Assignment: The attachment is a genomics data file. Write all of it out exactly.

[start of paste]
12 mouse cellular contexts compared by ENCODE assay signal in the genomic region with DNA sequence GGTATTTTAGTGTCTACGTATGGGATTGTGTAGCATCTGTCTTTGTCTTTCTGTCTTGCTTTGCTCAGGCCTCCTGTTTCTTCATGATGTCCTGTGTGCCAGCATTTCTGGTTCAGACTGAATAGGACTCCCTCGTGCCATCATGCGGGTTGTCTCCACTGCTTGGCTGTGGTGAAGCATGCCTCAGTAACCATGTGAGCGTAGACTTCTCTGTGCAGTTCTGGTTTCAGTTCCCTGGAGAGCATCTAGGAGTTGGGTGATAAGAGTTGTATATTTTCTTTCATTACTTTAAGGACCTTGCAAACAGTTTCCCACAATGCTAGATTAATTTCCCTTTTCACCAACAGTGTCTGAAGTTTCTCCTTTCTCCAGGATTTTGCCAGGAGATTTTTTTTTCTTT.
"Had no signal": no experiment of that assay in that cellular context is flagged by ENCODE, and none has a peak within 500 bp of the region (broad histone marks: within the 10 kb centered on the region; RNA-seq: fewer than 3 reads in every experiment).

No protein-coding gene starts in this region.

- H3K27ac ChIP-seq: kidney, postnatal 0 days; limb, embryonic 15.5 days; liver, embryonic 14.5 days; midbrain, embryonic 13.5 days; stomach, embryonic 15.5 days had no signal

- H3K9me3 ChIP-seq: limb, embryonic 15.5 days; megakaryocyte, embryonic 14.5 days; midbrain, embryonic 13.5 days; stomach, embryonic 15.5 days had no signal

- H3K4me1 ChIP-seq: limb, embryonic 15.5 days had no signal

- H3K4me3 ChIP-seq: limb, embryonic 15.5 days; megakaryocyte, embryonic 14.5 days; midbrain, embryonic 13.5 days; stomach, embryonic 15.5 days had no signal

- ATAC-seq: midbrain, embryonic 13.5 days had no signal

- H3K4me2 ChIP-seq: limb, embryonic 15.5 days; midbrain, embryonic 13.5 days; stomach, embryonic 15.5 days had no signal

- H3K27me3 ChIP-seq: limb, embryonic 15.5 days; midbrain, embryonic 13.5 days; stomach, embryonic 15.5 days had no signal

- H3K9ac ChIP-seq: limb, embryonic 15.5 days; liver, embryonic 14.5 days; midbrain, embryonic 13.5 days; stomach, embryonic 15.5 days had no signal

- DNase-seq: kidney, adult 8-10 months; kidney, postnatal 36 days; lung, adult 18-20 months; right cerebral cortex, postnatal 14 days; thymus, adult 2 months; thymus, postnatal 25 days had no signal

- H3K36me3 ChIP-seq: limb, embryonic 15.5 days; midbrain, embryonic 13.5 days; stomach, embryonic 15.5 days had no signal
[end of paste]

12 mouse cellular contexts compared by ENCODE assay signal in the genomic region with DNA sequence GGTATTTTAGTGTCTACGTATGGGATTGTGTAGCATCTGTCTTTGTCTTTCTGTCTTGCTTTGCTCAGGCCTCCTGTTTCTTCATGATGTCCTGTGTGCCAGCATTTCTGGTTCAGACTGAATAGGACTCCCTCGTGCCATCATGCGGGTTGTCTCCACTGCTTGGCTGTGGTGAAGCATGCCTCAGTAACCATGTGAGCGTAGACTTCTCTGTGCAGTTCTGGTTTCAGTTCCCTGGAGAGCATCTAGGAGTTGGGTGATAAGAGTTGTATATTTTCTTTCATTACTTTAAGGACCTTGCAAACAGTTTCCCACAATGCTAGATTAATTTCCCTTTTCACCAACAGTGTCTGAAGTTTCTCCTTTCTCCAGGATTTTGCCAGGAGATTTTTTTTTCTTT.
"Had no signal": no experiment of that assay in that cellular context is flagged by ENCODE, and none has a peak within 500 bp of the region (broad histone marks: within the 10 kb centered on the region; RNA-seq: fewer than 3 reads in every experiment).

No protein-coding gene starts in this region.

- H3K27ac ChIP-seq: kidney, postnatal 0 days; limb, embryonic 15.5 days; liver, embryonic 14.5 days; midbrain, embryonic 13.5 days; stomach, embryonic 15.5 days had no signal

- H3K9me3 ChIP-seq: limb, embryonic 15.5 days; megakaryocyte, embryonic 14.5 days; midbrain, embryonic 13.5 days; stomach, embryonic 15.5 days had no signal

- H3K4me1 ChIP-seq: limb, embryonic 15.5 days had no signal

- H3K4me3 ChIP-seq: limb, embryonic 15.5 days; megakaryocyte, embryonic 14.5 days; midbrain, embryonic 13.5 days; stomach, embryonic 15.5 days had no signal

- ATAC-seq: midbrain, embryonic 13.5 days had no signal

- H3K4me2 ChIP-seq: limb, embryonic 15.5 days; midbrain, embryonic 13.5 days; stomach, embryonic 15.5 days had no signal

- H3K27me3 ChIP-seq: limb, embryonic 15.5 days; midbrain, embryonic 13.5 days; stomach, embryonic 15.5 days had no signal

- H3K9ac ChIP-seq: limb, embryonic 15.5 days; liver, embryonic 14.5 days; midbrain, embryonic 13.5 days; stomach, embryonic 15.5 days had no signal

- DNase-seq: kidney, adult 8-10 months; kidney, postnatal 36 days; lung, adult 18-20 months; right cerebral cortex, postnatal 14 days; thymus, adult 2 months; thymus, postnatal 25 days had no signal

- H3K36me3 ChIP-seq: limb, embryonic 15.5 days; midbrain, embryonic 13.5 days; stomach, embryonic 15.5 days had no signal